Serendip is an independent site partnering with faculty at multiple colleges and universities around the world. Happy exploring!

Reply to comment

Marina's picture


Reading Sorrows of an American was a nice departure from the more dense texts we have read thus far. I enjoyed reading Sorrows, but I was also annoyed at times. I often felt that the characters in the novel were being whiny and melodramatic, especially towards the end. I can definitely see a connection between Sorrows and Whitman as both are highly related to the unconscious. Whitman writes in a style that attempts to recreate unconscious experience while Hustvedt borrows a lot from psychology regarding psychoanalysis, dreams, associations, and therapy to bring some light to the unrconscious experience of different characters in the novel. For instance, Erik's dreams and Miranda's drawings bring a lot of their unconscious feelings to the forefront ... perhaps even Lane's photography and Lisa's dolls. I was also puzzled by the title when I first started reading the novel, but after finding out it was named after another novel about a man's unrequited love it makes sense and reflects a bit of Erik's storyline.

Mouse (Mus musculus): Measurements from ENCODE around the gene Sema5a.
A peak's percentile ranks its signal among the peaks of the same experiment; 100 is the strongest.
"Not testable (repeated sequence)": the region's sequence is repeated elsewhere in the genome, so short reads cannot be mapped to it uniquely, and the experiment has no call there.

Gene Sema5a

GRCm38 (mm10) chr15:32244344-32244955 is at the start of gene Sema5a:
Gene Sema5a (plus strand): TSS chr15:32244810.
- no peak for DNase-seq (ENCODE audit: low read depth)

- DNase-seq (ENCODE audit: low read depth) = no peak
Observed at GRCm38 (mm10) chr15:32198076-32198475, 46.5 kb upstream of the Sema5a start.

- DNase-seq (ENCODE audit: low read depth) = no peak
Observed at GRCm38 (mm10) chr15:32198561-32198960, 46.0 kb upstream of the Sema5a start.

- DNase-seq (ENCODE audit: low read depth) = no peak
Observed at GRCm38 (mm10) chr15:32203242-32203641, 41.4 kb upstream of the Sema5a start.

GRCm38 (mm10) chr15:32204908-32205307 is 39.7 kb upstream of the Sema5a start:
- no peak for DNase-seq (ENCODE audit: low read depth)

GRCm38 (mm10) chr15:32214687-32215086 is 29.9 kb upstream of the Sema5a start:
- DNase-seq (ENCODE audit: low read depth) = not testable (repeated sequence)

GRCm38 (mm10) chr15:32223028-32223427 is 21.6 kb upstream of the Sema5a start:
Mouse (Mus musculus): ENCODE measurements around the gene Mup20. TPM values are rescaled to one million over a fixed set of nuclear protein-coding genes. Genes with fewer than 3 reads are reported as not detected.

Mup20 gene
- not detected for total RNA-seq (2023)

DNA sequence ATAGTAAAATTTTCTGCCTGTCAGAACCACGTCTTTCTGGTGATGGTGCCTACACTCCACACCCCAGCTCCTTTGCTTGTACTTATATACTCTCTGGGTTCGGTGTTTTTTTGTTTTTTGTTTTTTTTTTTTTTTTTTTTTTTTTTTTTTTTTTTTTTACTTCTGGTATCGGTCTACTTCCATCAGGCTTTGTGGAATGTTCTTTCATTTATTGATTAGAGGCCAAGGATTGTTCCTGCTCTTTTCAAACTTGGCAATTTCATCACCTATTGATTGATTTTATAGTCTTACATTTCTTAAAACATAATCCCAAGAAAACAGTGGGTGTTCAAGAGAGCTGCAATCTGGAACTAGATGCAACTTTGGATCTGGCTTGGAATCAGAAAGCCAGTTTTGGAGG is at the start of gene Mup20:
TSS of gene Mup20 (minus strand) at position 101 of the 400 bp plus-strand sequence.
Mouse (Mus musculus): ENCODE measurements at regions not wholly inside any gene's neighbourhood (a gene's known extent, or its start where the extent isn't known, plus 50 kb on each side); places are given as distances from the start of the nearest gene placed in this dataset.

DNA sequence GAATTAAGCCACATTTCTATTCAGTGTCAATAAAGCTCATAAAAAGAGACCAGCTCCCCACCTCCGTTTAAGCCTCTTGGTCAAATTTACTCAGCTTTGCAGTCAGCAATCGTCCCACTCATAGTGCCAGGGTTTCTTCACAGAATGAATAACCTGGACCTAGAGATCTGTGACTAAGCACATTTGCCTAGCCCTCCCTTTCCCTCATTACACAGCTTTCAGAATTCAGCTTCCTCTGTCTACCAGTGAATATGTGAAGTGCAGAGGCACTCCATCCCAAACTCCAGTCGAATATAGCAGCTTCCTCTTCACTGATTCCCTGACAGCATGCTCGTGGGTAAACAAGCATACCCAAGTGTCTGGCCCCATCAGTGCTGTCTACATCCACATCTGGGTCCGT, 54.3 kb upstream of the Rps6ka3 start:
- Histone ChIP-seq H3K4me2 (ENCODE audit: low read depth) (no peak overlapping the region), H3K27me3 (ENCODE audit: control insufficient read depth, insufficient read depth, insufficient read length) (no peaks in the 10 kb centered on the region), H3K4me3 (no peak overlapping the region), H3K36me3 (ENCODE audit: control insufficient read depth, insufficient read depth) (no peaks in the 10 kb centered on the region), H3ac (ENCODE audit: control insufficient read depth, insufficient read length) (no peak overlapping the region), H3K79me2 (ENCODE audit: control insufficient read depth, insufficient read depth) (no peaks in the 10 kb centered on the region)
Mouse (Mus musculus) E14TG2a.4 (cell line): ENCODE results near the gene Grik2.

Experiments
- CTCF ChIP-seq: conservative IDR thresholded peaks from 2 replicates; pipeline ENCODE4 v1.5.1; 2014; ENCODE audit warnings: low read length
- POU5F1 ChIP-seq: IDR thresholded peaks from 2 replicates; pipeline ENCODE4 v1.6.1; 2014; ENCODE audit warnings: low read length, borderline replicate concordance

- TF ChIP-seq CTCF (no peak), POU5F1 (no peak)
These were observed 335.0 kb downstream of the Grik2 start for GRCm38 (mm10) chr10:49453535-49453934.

To prevent automated spam submissions leave this field empty.
14 + 4 =
Solve this simple math problem and enter the result. E.g. for 1+3, enter 4.